The effect of state and local public pension governance on system funding and investment performance
Hanna, Andrew Donald.
Thesis (M.P.P.)--Georgetown University, 2009.; Includes bibliographical references. This study explores the key determinants of state and local public pension funding capacity and investment performance. Using a sample of U.S. public retirement systems for 2001-2007 that combines data from the Public Fund Survey with new independently collected governance information, this research improves upon previous examinations of plan performance by including board turnover as a covariate of interest. A three equation empirical model is specified with actuarial funding ratio, percent of actuarially required contributions paid and investment rate of return used as the three outcome measures. The regression results present mixed evidence to support the hypothesis that pension governance impacts plan performance. While board turnover and investment council both had the expected effect on actuarial funding ratio, neither of these covariates significantly impacted investment rate of return. Instead, behavioral persistence and investment asset allocation appear as the most critical explanatory factors for pension performance.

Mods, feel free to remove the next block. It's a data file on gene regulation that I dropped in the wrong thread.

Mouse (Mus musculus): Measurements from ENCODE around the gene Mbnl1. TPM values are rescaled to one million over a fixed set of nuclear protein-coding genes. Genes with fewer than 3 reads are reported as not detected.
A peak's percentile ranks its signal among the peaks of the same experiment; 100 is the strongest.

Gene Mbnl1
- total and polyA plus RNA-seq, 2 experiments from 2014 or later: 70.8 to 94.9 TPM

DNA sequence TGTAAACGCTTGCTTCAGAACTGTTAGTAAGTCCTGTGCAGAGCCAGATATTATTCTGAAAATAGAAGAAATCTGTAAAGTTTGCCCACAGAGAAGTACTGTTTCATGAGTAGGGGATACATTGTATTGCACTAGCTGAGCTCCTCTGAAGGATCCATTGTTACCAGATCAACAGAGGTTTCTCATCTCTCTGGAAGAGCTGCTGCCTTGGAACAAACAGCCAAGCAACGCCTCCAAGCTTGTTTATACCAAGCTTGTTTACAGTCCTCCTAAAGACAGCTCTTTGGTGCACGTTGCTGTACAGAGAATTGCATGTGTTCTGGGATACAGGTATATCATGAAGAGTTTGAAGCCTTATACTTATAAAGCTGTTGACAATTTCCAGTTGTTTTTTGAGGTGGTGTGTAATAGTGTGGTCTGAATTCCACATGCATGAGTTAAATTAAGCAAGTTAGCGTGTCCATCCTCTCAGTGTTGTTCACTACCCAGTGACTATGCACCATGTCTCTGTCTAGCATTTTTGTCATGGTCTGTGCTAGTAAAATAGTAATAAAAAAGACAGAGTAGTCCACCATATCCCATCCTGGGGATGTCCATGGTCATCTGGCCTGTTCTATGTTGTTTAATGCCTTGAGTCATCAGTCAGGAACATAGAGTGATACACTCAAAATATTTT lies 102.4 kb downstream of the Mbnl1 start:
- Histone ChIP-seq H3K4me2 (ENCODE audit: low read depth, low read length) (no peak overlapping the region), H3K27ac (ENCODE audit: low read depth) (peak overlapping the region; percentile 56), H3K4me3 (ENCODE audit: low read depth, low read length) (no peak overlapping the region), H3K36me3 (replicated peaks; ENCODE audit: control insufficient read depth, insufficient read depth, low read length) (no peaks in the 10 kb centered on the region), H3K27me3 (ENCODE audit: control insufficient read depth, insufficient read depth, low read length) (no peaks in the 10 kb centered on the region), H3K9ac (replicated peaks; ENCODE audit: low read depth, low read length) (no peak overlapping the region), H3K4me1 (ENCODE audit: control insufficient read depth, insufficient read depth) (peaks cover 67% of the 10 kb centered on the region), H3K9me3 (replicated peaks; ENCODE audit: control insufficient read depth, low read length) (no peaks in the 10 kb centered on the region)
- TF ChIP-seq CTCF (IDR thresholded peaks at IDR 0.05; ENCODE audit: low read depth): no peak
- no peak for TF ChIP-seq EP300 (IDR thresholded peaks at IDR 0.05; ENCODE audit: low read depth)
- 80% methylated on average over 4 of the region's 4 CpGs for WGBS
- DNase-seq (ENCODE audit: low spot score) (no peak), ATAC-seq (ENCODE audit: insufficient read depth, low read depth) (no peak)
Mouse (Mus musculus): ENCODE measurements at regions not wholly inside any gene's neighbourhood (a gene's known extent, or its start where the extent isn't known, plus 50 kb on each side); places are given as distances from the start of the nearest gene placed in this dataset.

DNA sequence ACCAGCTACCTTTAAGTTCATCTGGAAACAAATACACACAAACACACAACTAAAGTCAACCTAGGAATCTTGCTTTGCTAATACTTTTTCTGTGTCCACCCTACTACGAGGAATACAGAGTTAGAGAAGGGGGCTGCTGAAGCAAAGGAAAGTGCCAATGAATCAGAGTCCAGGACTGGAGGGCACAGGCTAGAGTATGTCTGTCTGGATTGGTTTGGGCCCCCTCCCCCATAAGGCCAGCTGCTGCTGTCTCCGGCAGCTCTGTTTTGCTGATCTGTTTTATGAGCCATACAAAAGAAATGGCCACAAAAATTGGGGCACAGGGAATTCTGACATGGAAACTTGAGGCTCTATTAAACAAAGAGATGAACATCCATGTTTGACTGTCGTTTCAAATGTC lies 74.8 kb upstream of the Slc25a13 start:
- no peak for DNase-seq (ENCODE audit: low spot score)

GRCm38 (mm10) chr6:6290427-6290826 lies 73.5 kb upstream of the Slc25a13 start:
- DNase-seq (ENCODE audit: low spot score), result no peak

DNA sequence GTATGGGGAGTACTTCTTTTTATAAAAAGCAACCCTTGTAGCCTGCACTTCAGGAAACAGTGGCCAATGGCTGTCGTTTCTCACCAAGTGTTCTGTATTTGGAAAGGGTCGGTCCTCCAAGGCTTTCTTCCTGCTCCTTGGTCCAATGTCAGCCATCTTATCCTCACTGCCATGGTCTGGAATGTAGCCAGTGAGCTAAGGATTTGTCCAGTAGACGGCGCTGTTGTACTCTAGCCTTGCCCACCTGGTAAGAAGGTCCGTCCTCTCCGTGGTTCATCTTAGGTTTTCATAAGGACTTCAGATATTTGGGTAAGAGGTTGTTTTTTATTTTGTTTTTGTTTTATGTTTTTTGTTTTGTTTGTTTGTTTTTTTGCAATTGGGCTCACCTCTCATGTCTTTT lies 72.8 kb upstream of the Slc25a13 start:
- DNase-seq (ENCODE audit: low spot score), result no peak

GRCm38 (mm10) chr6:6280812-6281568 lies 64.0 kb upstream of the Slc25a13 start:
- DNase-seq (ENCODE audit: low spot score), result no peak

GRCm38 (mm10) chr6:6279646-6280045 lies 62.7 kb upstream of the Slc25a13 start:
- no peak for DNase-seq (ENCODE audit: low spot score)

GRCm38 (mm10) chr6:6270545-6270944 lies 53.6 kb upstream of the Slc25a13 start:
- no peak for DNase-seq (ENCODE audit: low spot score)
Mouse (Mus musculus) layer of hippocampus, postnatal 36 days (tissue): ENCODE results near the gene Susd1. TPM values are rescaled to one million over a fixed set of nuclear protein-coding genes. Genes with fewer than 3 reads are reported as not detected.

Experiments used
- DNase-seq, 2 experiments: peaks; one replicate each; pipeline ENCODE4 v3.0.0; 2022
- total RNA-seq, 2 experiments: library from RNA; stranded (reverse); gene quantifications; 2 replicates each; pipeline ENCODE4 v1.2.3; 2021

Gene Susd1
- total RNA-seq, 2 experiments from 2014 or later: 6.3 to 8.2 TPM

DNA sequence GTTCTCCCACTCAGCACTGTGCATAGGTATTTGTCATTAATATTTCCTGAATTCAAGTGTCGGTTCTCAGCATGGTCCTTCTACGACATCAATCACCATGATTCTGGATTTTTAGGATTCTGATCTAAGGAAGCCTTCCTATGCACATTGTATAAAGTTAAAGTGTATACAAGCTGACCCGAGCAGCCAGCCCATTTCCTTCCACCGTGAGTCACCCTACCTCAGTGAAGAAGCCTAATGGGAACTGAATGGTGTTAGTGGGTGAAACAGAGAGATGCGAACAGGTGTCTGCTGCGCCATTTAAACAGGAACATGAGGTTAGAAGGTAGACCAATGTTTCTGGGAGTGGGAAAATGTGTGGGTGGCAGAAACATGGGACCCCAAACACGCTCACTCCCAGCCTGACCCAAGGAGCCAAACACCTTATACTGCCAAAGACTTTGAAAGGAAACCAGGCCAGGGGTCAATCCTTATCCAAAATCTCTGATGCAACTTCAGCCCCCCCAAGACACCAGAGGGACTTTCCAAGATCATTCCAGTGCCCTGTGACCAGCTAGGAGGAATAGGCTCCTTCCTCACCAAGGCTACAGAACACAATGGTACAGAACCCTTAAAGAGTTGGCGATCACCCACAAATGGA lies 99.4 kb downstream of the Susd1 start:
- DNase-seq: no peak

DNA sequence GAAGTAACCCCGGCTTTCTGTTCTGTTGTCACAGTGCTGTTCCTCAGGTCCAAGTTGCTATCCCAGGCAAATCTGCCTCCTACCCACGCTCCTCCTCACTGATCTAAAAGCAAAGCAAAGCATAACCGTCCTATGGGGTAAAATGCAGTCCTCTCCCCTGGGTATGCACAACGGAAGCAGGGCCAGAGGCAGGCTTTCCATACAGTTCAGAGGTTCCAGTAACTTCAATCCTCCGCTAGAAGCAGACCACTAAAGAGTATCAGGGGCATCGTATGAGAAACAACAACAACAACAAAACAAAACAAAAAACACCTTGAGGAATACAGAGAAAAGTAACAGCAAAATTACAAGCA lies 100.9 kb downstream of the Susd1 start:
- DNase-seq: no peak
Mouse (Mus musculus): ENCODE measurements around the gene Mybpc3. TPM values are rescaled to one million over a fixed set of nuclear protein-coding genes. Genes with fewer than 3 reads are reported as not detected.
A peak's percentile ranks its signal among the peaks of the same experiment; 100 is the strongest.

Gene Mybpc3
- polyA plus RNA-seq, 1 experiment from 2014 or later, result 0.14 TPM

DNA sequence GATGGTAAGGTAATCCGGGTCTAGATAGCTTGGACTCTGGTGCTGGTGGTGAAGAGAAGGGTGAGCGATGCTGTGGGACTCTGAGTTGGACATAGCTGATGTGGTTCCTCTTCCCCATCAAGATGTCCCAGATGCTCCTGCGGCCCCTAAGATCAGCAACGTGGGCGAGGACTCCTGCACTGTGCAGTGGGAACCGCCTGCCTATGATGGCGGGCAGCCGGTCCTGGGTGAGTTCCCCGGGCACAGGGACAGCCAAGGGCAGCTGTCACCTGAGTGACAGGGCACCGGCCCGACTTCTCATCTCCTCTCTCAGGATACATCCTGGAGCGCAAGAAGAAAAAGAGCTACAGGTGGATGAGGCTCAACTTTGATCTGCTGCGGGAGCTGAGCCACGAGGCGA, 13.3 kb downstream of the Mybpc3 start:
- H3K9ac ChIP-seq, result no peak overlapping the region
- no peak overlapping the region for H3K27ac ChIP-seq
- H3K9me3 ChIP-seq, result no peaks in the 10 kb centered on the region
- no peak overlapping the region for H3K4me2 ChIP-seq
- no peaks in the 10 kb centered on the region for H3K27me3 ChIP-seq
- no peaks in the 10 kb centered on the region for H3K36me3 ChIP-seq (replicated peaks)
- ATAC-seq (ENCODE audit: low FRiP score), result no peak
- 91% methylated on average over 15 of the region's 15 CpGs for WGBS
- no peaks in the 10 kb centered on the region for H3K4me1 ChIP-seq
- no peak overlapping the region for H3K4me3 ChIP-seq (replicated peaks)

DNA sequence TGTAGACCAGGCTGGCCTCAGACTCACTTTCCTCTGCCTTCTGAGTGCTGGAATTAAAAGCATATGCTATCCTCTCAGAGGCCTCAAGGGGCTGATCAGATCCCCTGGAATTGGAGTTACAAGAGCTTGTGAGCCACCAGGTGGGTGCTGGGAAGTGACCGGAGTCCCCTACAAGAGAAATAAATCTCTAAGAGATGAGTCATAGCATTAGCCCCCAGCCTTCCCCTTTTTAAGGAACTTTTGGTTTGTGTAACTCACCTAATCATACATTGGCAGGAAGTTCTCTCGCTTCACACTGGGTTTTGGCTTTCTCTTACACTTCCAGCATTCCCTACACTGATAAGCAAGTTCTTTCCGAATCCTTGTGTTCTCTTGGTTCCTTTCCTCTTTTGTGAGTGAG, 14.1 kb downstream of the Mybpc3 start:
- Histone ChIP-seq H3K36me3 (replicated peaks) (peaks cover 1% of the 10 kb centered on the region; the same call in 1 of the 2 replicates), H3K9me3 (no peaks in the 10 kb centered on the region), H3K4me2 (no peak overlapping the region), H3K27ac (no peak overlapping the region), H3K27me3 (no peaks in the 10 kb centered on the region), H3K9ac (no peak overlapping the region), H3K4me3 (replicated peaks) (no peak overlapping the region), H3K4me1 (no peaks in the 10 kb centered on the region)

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Leveraging Their Power: Inside the Bureaucratic Relationships of Public Pension Governance Bodies and Their Agendas McGowan, Caitlin Marie (Georgetown University, 2019)Public pension systems manage some of the most significant assets of state government and exert enormous influence within the financial market. While recent research has begun examining the relationship external governmental ...